Putting Forms Online – Responsively – Is the Responsible Choice

We live in a multi-channel world, where customers can and will move between devices during the course of a single transaction, whether it’s a retail transaction or a more complex transaction like a loan application or insurance claim. “Mobile First” design, once promoted as the new standard of a mobile world, no longer works in a multi-device, multi-channel world.

Responsive design is a set of techniques that allows a single web page design to dynamically respond to the screen size it finds itself displayed on, and to present itself with an optimal user experience for that screen size. The responsive approach is starting to become well understood for web pages.

Electronic forms or e-forms, however, are closer to complete applications than simple web pages, and there are several specific user interface paradigms that need to be carefully analyzed and designed. These paradigms include layout, menus and navigation, error display and error navigation, tables, and widget interaction design, among others.

Forms turn out to be quite a bit more complicated than simple text / image-based web pages. Most non-trivial forms consist of around five panels, not very different to the layout examples seen on liquidapsive.com: a header, a footer, a menu of some sort that is used for navigation, a main content area, and occasionally another panel that is used for extras such as a summary or contact information. The menu may be a left-hand menu like the liquidapsive.com example, but many forms use a menu structure at the top of the page, which is often arranged as a series of “chevrons”.

A responsive design works well for these types of forms, but there are a number of detailed design decisions that need to be considered. The first is the overall form layout. It’s a good idea to review your forms and decide on one or more breakpoints. Orient it around some of the standard screen widths of common devices. Then determine how your forms should look within each of these breakpoints. To ensure consistency, also determine a maximum width for your forms. This makes your form easier to use on larger screen sizes (we tend to focus on designing for the small, even in responsive design, and forget that a max width also matters to the user).

Other things to consider include deciding on field affinity and interactions. For example, ensure that when you design responsively that you can easily choose fields to “stick together” when the form resizes for the smaller screen. Fields also require users to interact with them, and the types of interactions that we are familiar with on large-screen mouse-oriented devices do not necessarily translate to small-screen touch-oriented devices. It’s a good idea to pay special attention to things like checkboxes, radio buttons, dropdown lists, and date pickers.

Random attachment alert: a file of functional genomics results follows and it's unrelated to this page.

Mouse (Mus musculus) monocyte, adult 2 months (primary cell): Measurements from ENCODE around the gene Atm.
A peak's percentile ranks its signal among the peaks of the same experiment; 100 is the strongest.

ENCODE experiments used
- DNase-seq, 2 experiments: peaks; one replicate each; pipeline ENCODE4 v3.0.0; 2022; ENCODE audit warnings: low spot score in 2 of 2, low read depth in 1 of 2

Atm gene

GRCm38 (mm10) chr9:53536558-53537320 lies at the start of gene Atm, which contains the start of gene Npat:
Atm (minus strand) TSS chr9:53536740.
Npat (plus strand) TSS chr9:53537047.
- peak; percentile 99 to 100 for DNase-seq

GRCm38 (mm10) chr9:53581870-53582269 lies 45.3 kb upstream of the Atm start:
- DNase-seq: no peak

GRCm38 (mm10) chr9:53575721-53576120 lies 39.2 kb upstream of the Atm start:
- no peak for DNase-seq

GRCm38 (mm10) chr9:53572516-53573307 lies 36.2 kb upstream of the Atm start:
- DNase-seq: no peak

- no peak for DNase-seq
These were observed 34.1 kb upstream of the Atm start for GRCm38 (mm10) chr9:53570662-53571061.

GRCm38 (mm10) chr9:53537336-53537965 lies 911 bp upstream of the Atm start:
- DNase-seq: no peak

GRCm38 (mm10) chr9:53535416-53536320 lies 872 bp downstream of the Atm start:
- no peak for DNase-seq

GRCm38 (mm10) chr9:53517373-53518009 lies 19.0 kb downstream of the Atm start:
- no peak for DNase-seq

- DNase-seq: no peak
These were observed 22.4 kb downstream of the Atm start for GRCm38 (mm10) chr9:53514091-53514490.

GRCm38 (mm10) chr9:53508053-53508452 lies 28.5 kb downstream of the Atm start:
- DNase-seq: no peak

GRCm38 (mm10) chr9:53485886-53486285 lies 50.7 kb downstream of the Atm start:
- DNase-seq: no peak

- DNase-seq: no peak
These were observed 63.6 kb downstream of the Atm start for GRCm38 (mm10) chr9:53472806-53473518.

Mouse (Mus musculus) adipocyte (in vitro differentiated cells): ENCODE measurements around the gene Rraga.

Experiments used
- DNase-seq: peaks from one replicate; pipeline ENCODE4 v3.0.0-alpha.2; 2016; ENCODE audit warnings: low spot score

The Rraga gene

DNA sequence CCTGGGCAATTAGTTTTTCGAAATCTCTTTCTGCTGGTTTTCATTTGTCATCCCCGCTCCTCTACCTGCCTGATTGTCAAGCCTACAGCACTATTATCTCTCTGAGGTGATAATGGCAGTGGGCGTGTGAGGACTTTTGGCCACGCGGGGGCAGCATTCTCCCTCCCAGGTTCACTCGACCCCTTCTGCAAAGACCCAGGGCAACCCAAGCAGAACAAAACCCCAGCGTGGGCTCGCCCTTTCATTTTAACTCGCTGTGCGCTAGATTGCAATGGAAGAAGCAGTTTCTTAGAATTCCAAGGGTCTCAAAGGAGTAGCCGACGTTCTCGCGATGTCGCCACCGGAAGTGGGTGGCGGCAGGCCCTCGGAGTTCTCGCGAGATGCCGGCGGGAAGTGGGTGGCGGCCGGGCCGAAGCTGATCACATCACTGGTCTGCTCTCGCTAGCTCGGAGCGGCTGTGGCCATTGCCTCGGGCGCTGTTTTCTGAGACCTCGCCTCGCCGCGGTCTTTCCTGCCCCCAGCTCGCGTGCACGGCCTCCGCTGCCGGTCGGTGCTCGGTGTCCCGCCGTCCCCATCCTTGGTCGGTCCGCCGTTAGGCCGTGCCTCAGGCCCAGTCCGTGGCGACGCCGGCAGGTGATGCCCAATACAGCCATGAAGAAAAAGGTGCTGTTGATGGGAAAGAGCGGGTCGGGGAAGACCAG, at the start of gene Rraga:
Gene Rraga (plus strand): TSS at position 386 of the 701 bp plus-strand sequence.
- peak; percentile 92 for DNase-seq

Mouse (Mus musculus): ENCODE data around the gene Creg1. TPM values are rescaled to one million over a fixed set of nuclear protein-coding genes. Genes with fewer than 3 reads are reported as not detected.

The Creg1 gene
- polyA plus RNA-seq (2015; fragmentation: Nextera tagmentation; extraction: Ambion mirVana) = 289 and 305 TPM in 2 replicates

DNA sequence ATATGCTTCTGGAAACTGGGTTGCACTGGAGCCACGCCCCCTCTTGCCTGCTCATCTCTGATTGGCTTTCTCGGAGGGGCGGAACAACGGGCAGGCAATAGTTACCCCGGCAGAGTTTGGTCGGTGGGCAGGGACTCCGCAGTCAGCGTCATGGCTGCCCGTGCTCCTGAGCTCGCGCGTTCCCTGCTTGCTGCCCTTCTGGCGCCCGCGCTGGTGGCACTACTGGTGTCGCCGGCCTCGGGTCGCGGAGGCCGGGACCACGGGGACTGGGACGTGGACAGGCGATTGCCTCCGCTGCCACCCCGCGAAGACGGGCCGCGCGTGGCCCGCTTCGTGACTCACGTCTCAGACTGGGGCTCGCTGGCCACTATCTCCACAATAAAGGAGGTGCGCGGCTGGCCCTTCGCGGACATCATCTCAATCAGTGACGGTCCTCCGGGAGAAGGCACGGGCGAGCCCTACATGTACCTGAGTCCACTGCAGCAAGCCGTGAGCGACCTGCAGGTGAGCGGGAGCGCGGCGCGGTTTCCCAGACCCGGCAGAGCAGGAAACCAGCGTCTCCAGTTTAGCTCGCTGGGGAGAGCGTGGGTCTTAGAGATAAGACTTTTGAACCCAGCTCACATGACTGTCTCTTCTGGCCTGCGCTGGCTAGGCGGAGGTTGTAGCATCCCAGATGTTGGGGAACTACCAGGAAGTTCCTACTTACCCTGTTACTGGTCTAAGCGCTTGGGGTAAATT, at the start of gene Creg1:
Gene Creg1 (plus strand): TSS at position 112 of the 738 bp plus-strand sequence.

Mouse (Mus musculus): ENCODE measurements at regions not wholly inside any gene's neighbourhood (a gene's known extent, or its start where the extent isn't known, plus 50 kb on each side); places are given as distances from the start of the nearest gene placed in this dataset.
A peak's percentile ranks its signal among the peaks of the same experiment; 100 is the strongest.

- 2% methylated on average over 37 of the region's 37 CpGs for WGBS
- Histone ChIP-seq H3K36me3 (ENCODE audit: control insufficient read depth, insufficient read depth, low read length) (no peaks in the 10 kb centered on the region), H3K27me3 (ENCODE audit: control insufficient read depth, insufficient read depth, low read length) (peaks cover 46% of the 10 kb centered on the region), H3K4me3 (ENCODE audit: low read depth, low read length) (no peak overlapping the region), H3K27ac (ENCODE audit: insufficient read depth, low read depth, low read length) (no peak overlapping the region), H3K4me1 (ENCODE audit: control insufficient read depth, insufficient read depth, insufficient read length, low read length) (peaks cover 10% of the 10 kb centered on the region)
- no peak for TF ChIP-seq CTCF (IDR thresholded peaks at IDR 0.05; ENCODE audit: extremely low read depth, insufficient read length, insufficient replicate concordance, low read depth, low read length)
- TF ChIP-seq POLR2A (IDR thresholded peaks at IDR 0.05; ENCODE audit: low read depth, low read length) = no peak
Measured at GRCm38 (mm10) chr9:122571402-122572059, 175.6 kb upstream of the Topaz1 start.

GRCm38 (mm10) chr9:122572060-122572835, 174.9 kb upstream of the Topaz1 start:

More complex decisions come around dealing with error handling and data validation and tables (always complicated online). How do you handle long tables on a small device and then notify the user when they’ve made a mistake or missed a field?

With the proliferation of devices, and our new normal of moving from device to device as we transact with a company, the entire software industry has come to the collective conclusion that web design will be dominated into the foreseeable future by the need to design pages and apps (including forms) that work responsively.

While the principles of responsive design are becoming relatively well understood, the complexities of forms add a level of difficulty and detail that require a large amount of thought, design, and implementation – and these concepts are not yet very well known.

Delivering an engaging form experience to customers digitally has never been easier (anyone can PDF a Word document) and never harder (delivering an engaging, multi-channel customer experience). Coding these features with long-term usability is even more difficult.

Therefore, when considering the design and deployment of responsive forms, it is wise to look for frameworks, tools, or other mechanisms for using best practices, rather than having to invent these responsive techniques and delay your time-to-market.

Learn more about designing responsive forms at Avoka.